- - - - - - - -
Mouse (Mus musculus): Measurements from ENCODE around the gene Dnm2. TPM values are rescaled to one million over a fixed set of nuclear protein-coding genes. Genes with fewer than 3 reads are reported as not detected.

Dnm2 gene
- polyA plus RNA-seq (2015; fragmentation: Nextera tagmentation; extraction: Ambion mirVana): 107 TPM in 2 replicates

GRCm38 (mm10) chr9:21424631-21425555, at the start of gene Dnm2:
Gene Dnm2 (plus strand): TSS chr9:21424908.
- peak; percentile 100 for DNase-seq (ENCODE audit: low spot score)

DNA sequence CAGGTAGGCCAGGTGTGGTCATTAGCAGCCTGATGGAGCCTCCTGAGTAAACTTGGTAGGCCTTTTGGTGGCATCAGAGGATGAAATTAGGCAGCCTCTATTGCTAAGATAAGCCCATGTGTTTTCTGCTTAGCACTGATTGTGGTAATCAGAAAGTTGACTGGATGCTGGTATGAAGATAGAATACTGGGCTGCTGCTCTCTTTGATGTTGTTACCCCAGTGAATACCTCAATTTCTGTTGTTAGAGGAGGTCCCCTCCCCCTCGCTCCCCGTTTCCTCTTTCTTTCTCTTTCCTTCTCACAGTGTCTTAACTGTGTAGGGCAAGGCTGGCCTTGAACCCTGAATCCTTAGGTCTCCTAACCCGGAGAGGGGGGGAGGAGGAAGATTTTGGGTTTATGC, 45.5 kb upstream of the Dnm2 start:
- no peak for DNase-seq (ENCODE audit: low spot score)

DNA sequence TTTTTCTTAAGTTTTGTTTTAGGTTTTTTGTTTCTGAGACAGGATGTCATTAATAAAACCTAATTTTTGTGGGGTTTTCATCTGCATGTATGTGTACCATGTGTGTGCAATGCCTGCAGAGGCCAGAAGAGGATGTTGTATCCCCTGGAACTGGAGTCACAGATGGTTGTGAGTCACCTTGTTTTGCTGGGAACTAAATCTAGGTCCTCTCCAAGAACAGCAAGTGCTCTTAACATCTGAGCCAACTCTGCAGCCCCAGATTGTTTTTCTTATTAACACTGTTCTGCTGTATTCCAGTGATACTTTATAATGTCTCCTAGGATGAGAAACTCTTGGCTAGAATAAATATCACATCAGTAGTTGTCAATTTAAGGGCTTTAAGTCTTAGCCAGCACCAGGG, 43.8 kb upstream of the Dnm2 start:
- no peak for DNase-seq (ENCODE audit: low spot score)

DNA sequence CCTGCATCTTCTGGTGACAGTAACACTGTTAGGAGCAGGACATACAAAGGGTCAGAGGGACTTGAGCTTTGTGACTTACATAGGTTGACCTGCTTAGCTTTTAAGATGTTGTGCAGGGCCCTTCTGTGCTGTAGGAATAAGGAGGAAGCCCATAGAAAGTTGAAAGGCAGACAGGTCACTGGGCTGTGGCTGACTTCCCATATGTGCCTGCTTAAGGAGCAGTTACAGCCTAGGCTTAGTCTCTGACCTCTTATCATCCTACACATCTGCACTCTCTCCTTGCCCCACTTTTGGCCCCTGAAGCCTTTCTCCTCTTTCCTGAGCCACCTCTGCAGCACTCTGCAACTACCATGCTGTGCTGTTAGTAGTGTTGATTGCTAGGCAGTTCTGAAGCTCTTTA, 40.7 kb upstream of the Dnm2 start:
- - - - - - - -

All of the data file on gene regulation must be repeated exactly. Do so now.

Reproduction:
Mouse (Mus musculus): Measurements from ENCODE around the gene Dnm2. TPM values are rescaled to one million over a fixed set of nuclear protein-coding genes. Genes with fewer than 3 reads are reported as not detected.

Dnm2 gene
- polyA plus RNA-seq (2015; fragmentation: Nextera tagmentation; extraction: Ambion mirVana): 107 TPM in 2 replicates

GRCm38 (mm10) chr9:21424631-21425555, at the start of gene Dnm2:
Gene Dnm2 (plus strand): TSS chr9:21424908.
- peak; percentile 100 for DNase-seq (ENCODE audit: low spot score)

DNA sequence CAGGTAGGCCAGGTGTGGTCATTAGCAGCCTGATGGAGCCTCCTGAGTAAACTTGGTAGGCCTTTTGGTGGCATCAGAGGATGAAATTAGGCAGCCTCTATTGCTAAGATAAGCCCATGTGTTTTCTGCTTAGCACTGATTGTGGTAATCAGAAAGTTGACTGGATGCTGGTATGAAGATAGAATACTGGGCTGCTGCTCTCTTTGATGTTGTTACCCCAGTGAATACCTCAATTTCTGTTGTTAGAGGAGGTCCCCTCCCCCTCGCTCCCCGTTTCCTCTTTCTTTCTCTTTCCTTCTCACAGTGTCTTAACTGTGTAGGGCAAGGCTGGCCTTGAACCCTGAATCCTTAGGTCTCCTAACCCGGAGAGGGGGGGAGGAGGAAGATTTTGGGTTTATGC, 45.5 kb upstream of the Dnm2 start:
- no peak for DNase-seq (ENCODE audit: low spot score)

DNA sequence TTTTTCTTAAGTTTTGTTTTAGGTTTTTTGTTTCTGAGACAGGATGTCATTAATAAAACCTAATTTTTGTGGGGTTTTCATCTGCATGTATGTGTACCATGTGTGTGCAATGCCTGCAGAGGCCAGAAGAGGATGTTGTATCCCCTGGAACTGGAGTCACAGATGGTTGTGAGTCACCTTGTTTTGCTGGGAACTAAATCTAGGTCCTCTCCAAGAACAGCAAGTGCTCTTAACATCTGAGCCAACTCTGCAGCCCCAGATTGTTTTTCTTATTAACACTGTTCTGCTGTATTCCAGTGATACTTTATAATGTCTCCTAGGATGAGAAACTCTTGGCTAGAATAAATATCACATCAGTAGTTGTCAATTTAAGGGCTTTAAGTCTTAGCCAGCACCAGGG, 43.8 kb upstream of the Dnm2 start:
- no peak for DNase-seq (ENCODE audit: low spot score)

DNA sequence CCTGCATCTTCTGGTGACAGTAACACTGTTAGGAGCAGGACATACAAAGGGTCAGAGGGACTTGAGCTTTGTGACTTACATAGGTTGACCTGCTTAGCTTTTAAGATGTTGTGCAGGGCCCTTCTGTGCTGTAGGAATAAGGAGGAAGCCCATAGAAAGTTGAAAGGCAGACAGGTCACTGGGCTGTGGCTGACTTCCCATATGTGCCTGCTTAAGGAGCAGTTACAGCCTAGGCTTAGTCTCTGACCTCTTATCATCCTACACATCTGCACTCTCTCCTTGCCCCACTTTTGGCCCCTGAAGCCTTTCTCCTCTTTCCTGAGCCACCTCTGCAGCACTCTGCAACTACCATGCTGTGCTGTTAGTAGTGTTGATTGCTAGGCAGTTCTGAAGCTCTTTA, 40.7 kb upstream of the Dnm2 start: